NWI hospitals implant MRI-friendly heart devices - January 7, 2016
Courtesy of NWI Times
January 07, 2016 9:00 am • Giles Bruce firstname.lastname@example.org, (219) 853-2584
MERRILLVILLE — Ernest Cook, 36, recently experienced congestive heart failure. Because of his age, his doctors figured he would probably need an MRI at some point in the future.
So they recommended he get a defibrillator that was compatible with magnetic-imaging machines, something that wasn’t previously possible. MRIs can cause the metallic devices to stop functioning properly or altogether.
The Food and Drug Administration recently approved defibrillators that could safely go through MRIs, and Northwest Indiana doctors have followed suit in implanting them in patients. Cook, a stock clerk at a local food bank, had his device put in at Methodist Hospitals.
“An MRI can show things that CAT scans and other tests don’t show,” said Cook’s Merrillville cardiologist, Dr. Harish Shah, who is affiliated with Methodist. “For a young person with 30 to 40 years to go, this leaves that option open.”
Physicians say MRI-compatible defibrillators are currently a little more expensive and less available than the traditional devices, but they are quickly gaining widespread use.
“It should become a standard of care,” said Dr. Sorin Lazar, the Merrillville cardiologist who did Cook’s procedure at Methodist. “I could see using it in every patient from now on.”
Two years ago, Dr. Scott Kaufman, an electrophysiologist at Porter Regional Hospital, participated in a study to determine the efficacy of MRI-compatible defibrillators. He implanted them in about 30 patients, who subsequently underwent MRIs.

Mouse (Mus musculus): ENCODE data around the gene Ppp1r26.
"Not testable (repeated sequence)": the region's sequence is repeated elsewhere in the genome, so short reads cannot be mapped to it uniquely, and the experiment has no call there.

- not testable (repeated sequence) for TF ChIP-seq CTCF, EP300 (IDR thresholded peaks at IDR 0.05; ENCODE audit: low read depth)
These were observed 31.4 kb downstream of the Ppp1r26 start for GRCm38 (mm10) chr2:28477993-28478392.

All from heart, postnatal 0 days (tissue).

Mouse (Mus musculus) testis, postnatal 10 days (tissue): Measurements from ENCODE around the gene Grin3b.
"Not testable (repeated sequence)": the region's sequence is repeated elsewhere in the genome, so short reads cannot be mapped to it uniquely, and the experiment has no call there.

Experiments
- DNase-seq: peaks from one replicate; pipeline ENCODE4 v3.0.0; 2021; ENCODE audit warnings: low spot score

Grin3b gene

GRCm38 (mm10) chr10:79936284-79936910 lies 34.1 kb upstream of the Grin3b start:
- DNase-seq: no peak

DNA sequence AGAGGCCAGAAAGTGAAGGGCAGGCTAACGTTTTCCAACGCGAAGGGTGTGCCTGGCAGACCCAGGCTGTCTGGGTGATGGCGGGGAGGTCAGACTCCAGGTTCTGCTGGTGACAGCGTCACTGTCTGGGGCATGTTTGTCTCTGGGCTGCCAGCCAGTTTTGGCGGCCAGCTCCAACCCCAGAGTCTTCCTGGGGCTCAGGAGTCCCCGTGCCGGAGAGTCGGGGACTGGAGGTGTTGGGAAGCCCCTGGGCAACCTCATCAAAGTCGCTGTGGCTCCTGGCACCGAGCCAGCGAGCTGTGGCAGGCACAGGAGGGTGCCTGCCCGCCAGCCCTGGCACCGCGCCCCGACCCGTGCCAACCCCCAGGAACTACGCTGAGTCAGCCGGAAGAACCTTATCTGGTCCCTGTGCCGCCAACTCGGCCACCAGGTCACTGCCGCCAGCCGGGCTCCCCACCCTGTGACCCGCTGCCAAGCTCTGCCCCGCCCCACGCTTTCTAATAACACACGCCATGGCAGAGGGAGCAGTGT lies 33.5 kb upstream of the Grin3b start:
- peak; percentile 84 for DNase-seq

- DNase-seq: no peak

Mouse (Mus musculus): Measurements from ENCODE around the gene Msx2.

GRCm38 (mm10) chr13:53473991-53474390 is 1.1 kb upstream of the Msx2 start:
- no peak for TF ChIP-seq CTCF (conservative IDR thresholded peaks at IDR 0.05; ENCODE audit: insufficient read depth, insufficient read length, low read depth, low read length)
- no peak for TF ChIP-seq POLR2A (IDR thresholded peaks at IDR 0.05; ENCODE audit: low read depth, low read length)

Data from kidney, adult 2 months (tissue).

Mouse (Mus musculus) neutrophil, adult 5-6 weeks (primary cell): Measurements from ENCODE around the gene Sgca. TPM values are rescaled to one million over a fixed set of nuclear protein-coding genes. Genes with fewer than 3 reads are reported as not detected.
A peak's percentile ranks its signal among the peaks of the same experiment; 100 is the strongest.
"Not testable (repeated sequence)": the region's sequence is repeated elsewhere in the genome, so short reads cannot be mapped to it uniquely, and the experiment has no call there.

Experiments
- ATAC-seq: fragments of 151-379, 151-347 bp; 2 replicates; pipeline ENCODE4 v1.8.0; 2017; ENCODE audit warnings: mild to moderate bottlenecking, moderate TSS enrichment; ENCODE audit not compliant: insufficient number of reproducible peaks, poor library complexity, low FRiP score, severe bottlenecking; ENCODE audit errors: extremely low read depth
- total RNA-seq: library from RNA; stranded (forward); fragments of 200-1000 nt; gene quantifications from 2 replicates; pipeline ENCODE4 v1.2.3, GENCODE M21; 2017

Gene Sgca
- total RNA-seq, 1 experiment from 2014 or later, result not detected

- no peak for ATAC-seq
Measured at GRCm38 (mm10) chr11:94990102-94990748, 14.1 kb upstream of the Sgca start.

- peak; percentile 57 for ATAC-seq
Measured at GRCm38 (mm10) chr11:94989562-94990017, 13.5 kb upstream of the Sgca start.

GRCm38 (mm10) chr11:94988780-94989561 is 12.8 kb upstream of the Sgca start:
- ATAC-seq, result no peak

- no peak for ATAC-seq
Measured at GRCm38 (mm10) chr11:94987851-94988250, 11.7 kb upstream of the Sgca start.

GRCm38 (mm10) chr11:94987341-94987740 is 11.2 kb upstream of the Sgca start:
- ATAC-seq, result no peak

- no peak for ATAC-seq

“There were no complications,” he said. “As long as you have the right leads and program the device in MRI mode, that essentially turns it off during the MRI scan.”
Kaufman said most of the devices he puts into patients nowadays are MRI-compatible; the only time he might opt against it is if their age makes it unlikely they’ll need another scan. “MRIs are becoming that much more common, for orthopedic issues, even in my specialty, with cardiac MRIs,” he said. “It’s nice to be able to have that safety.”
Kevin Roesch, administrative director of cardiovascular services for Franciscan Alliance’s Northwest Indiana hospitals, which recently started using the devices, noted that Medicare restricts payments for MRIs on patients without compatible defibrillators and that many radiologists won’t even see those people. For all but the very elderly, he noted, there’s really no reason not to use the devices.
“The patients that are in that (younger) age group and where (a defibrillator) is in their best interests are probably the same patients who will have the need for MRI scans,” Roesch said.